This shift in approach suggests that brands are approaching their marketing efforts with a sense of caution and deliberation, balancing their exploration of novel techniques with the timeless nature of traditional methods to forge a meaningful connection with consumers.

Budget Justification

In today’s economic landscape, brands find themselves having to deliver top-notch content while operating within constricted budgets. 

Consequently, the demand for greater scrutiny and justification of production expenses has intensified, prompting agencies to work with leaner financial resources. 

This trend has given rise to a surge in in-house agencies taking charge of content creation.

While the allocation of agency fees to production spending remains significant, the focus has shifted towards the media-to-creative asset ratios, which are now a priority for determining a brand’s content investment.

To aid decision-making and enhance production practices, brands are increasingly turning to cutting-edge production data technologies like ACERO™, allowing them to make informed choices, drawing insights from past campaigns and conducting in-depth analyses to uncover opportunities for predictable outcomes and superior returns on investment.

Mind the (Talent) Gap

“The Great Resignation,” coupled with a scarcity of mentorship and deficient production training, has led to a significant talent gap in the advertising industry. 

The impact of this gap is being felt in crucial roles like Business Affairs, Marketing Operations, Agency & Line Producers, and Production Managers, and internal support for these roles is often inadequate, leaving organizations with several challenges to overcome.

One of the biggest predicaments the industry is facing is talent coordination, as finding the right individuals with the correct skills becomes increasingly difficult.

Compounding the issue are concerns related to contracting, where subpar negotiation skills and the absence of standardized rate cards impede progress, and a lack of experience in risk management and insurance exacerbates the industry’s predicament, leaving companies exposed to potential liabilities.

On the production side of things, a robust understanding of standard workflows is crucial, yet often lacking, leading to inefficiencies and subpar results; and inexperienced junior producers hamper the smooth execution of projects, undermining the industry’s overall productivity. 

To bridge this gap, the industry has to consider different solutions such as staff augmentation, mentorship programs, and comprehensive training initiatives.

While implementing these measures requires a significant investment, it’s crucial to recognize that investing in people is tantamount to investing in the success and growth of the business.

Better Governance & Guidelines

There has been a notable transition from agency-led to marketer-led production operations, bringing about an increased demand for guidelines and governance to navigate the complexities that arise when coordinating multiple agencies and production partners. 

The objective is clear: to streamline processes, foster transparency, and optimize budgeting.

The development of comprehensive guidelines and governance holds the promise of unlocking cost and process efficiencies as brands increasingly take the reins in content production. 

Without the oversight of an agency, ensuring seamless one-off payments to actors, crew members, and third-party entities becomes a challenging task.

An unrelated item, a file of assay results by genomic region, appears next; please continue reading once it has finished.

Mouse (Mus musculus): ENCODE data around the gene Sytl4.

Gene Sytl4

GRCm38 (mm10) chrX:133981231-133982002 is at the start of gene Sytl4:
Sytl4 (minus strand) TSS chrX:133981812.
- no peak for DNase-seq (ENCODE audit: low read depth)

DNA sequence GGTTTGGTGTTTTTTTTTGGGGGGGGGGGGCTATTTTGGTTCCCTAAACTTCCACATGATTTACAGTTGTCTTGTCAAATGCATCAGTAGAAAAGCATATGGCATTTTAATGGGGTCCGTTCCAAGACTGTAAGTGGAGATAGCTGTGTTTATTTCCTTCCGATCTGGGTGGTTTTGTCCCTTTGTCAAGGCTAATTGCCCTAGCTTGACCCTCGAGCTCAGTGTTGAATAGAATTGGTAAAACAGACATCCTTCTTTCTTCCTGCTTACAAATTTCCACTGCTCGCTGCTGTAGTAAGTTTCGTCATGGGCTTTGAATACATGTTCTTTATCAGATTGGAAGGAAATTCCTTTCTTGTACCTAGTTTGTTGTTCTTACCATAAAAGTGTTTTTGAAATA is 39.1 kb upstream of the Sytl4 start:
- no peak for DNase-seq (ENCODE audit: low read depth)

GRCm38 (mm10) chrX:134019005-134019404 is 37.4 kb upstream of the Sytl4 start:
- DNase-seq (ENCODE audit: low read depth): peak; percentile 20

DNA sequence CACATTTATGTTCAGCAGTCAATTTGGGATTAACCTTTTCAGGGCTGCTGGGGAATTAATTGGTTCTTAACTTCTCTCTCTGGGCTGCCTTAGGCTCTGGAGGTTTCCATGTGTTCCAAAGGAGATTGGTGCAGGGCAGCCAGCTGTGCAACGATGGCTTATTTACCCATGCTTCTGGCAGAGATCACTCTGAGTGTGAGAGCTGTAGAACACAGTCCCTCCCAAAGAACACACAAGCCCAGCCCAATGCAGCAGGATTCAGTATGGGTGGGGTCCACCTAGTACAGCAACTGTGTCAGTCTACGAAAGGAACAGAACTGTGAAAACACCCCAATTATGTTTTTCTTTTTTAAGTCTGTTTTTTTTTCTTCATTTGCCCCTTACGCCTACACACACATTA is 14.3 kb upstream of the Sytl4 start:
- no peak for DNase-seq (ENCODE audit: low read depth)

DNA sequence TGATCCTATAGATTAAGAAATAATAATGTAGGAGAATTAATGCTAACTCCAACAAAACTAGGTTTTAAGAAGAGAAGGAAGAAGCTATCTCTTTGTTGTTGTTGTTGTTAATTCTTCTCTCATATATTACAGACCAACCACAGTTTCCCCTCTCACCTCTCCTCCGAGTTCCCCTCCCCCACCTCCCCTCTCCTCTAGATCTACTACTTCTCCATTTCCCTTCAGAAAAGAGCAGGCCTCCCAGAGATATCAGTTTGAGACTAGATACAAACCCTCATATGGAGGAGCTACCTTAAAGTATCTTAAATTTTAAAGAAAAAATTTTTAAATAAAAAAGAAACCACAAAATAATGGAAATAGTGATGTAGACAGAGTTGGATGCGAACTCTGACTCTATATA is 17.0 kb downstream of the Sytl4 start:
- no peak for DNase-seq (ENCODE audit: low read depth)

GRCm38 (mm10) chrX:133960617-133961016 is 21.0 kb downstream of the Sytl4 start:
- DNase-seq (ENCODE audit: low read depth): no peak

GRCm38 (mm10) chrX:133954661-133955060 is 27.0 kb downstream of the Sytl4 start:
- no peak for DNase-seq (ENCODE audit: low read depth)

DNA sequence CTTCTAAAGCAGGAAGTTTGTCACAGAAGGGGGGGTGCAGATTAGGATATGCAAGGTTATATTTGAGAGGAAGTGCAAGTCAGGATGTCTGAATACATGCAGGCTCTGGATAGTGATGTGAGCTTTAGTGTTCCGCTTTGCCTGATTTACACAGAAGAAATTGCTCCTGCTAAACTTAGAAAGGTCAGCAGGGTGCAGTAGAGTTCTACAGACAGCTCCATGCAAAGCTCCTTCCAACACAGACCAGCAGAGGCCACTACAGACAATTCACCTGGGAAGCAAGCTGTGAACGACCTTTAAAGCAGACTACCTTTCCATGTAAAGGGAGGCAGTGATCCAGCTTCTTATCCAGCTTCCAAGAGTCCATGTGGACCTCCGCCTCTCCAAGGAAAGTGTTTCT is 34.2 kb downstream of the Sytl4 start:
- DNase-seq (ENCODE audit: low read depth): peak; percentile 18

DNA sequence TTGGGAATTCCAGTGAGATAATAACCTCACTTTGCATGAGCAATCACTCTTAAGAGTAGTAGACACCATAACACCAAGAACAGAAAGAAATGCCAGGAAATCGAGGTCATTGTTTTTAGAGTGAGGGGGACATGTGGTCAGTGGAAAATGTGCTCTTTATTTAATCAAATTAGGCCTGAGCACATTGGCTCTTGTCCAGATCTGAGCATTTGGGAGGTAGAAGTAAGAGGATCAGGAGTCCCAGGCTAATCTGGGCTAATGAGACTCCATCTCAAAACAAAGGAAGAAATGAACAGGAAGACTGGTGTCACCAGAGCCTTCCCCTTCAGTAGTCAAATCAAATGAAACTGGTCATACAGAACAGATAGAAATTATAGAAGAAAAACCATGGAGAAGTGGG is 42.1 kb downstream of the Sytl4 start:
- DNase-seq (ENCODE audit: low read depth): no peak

As a result, marketing organizations are now consolidating some of the responsibilities traditionally entrusted to agencies, such as ad distribution and talent payroll, to support scalability while enabling the collection of valuable aggregated data.

Brands are also showing an increased commitment to production guidelines and governance in alignment with their diversity, equity, and inclusion (DE&I) objectives, as well as their sustainability goals, proactively allocating funds to facilitate coordination on set, underscoring their dedication to these pressing concerns.

As the power dynamic between agencies and marketers transforms, the need for guidelines and governance has emerged as a pivotal component in driving successful production operations and responsible content creation.

The Bottom Line

In conclusion, the creative production industry is undergoing a significant transformation driven by technological advancements and changing consumer behaviour, and the impact of the COVID-19 pandemic has accelerated these changes.

Marketers must adapt to the evolving landscape by understanding the latest trends and adopting innovative strategies. 

APR’s whitepaper on Creative Production Trends for 2023 highlights several key findings.

It reveals a decline in broadcast TV production, emphasizing the need for a comprehensive Total Video Strategy. 

AI and virtual production are revolutionizing the industry, while experiential activations and influencer marketing continue to grow in importance 

It also highlighted that the resurgence of traditional methods and the need for budget justification and talent development pose challenges for the industry, and better governance and guidelines are going to be crucial as brands take on more responsibilities in content production.

Overall, navigating this dynamic industry requires a balance of new techniques and timeless methods to connect meaningfully with consumers.

Are you ready to revolutionize your creative production strategy and stay ahead of the ever-changing industry landscape?

Our unique Smartshoring® model delivers flexible and scalable access to offshore creative production talent and in-country client services teams. Giving you certainty that your content will be produced to an exceptional quality and to deadline every time – along with an average cost saving of 40%.

Contact us today to discover how we can help you deliver and exceed expectations.

Saskia Johnson

Author Saskia Johnson